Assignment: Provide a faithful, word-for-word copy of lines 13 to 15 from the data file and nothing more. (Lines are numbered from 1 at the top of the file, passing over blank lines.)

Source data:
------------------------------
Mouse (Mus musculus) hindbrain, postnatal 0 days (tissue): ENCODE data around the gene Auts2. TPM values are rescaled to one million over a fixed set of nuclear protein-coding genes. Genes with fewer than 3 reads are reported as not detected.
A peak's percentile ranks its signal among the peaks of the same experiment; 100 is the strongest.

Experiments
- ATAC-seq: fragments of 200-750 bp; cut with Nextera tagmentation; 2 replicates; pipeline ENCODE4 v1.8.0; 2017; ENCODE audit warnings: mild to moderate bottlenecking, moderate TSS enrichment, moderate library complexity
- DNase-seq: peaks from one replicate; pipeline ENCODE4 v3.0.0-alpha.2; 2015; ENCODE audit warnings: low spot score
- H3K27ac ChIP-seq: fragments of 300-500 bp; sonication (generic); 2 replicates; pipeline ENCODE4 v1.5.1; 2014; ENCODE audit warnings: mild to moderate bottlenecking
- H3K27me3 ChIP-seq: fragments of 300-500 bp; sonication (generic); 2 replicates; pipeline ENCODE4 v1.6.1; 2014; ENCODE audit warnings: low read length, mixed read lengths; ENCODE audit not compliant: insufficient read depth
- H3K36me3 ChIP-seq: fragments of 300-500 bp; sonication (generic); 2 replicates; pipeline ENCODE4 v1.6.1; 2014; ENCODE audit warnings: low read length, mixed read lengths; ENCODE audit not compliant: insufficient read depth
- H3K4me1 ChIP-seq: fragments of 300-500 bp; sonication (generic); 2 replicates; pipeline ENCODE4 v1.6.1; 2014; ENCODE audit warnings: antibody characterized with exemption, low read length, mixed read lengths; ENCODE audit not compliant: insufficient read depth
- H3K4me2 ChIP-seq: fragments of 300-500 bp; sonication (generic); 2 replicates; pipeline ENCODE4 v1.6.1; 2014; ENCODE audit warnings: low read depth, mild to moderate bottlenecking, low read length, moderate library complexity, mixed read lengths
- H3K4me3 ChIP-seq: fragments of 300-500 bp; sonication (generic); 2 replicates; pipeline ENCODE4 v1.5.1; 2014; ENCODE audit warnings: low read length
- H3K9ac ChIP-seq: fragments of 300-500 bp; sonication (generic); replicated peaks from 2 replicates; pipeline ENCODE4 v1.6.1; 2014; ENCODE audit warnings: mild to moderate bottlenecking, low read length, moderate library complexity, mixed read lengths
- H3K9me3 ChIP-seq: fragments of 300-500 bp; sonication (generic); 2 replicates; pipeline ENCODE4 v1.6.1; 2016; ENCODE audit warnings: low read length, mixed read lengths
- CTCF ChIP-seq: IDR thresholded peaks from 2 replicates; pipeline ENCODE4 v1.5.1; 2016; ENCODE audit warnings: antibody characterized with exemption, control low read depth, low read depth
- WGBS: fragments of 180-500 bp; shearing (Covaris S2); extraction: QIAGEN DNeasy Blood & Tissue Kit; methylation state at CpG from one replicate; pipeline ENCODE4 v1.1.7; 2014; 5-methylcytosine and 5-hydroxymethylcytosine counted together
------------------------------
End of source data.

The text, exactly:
- H3K9me3 ChIP-seq: fragments of 300-500 bp; sonication (generic); 2 replicates; pipeline ENCODE4 v1.6.1; 2016; ENCODE audit warnings: low read length, mixed read lengths
- CTCF ChIP-seq: IDR thresholded peaks from 2 replicates; pipeline ENCODE4 v1.5.1; 2016; ENCODE audit warnings: antibody characterized with exemption, control low read depth, low read depth
- WGBS: fragments of 180-500 bp; shearing (Covaris S2); extraction: QIAGEN DNeasy Blood & Tissue Kit; methylation state at CpG from one replicate; pipeline ENCODE4 v1.1.7; 2014; 5-methylcytosine and 5-hydroxymethylcytosine counted together